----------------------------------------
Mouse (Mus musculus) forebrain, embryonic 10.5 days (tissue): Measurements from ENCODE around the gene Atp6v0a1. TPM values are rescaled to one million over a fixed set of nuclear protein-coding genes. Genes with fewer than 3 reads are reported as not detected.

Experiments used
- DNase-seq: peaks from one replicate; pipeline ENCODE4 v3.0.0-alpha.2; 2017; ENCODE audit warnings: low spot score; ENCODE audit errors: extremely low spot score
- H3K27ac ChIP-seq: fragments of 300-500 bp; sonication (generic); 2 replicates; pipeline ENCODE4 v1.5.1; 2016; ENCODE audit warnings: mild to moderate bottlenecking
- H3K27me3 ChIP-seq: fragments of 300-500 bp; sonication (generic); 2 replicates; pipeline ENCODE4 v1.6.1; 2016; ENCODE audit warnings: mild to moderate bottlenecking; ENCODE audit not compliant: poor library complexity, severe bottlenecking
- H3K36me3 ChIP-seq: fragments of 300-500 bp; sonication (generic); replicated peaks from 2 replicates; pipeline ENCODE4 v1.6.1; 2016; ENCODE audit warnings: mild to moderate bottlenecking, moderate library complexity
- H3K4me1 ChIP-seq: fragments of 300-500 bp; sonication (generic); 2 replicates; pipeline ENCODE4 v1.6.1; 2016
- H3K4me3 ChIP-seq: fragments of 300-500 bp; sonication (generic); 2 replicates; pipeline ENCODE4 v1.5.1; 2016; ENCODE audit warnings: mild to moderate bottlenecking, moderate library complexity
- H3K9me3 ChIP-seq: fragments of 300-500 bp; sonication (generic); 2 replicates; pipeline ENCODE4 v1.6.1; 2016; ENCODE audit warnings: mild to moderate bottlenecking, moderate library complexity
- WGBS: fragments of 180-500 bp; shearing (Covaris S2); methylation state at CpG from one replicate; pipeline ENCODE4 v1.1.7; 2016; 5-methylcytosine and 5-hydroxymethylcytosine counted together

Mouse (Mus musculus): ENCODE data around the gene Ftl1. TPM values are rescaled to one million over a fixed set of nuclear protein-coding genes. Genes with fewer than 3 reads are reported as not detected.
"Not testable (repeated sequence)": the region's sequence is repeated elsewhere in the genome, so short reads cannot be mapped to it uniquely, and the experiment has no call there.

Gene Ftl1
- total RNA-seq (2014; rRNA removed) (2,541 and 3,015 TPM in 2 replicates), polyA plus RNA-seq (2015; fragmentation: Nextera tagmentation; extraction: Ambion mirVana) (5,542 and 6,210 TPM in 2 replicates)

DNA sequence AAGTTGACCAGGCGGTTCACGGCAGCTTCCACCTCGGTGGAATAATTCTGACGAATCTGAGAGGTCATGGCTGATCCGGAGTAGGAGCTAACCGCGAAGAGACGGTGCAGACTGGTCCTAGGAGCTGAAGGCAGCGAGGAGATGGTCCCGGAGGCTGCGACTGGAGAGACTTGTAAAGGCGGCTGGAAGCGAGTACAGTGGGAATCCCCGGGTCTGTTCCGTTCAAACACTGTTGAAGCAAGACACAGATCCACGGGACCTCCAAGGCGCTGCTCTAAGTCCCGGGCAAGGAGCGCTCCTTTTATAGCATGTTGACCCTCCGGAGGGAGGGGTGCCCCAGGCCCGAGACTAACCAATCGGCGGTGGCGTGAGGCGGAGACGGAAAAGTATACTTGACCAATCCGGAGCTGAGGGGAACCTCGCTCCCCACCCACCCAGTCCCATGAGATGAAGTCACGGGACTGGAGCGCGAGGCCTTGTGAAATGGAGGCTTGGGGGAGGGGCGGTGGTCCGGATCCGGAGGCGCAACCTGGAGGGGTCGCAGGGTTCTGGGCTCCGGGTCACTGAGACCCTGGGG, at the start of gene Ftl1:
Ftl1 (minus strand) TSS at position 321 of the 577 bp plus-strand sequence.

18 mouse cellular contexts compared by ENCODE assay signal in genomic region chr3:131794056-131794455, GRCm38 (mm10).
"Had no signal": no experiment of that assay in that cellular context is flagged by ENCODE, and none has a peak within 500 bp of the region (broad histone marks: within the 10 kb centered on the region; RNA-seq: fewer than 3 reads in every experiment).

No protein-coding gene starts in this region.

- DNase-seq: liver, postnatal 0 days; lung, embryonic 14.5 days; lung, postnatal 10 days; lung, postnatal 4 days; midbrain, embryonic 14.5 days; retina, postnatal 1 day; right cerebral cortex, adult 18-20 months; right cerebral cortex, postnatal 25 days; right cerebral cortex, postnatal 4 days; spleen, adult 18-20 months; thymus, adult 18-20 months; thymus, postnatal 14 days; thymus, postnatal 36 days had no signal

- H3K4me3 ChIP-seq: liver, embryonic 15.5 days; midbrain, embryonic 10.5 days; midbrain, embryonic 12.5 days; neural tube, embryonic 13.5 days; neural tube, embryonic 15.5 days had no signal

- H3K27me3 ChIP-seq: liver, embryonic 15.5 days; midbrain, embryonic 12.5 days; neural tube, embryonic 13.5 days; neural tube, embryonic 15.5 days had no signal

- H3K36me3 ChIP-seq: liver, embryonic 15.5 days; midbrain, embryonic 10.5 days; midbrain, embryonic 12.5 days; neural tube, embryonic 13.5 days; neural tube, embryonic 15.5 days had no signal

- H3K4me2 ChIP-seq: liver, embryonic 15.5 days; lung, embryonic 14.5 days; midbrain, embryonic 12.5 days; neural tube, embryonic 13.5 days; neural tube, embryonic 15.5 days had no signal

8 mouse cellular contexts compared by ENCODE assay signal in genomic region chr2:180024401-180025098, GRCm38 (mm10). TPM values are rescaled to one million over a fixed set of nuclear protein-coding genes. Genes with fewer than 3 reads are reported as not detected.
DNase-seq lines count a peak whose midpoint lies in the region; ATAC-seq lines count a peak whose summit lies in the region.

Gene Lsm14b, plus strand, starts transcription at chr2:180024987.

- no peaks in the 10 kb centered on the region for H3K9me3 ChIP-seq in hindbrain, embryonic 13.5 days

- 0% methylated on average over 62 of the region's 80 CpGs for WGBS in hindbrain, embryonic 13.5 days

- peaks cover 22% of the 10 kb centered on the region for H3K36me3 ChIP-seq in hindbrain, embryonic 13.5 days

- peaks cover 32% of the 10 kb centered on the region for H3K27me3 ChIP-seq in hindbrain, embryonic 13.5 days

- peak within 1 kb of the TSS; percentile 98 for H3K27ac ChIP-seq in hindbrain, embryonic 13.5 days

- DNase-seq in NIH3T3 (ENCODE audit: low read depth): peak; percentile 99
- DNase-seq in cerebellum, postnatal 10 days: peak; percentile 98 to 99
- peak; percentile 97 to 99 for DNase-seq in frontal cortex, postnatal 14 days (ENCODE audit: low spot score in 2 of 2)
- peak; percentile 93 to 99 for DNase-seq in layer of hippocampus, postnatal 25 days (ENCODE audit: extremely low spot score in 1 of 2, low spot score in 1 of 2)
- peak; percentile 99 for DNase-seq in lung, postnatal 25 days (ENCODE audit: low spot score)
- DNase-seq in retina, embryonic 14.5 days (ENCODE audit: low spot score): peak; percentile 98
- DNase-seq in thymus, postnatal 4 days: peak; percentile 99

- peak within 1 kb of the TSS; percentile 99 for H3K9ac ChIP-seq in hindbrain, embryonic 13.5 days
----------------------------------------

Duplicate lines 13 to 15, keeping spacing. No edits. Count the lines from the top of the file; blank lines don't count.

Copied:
Gene Ftl1
- total RNA-seq (2014; rRNA removed) (2,541 and 3,015 TPM in 2 replicates), polyA plus RNA-seq (2015; fragmentation: Nextera tagmentation; extraction: Ambion mirVana) (5,542 and 6,210 TPM in 2 replicates)

DNA sequence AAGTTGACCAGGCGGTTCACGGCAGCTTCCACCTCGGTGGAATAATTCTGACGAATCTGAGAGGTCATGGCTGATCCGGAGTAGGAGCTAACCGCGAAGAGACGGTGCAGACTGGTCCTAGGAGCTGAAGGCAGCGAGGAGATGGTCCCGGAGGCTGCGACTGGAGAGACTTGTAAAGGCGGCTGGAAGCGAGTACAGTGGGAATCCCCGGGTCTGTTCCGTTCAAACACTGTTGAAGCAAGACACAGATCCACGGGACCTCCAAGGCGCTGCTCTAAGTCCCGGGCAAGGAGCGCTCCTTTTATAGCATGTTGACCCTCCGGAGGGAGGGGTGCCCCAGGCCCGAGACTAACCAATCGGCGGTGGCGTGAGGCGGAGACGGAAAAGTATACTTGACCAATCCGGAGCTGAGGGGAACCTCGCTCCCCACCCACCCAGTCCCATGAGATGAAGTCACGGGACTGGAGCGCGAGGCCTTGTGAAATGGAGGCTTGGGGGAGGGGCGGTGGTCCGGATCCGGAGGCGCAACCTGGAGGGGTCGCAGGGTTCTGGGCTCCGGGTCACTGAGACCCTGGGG, at the start of gene Ftl1: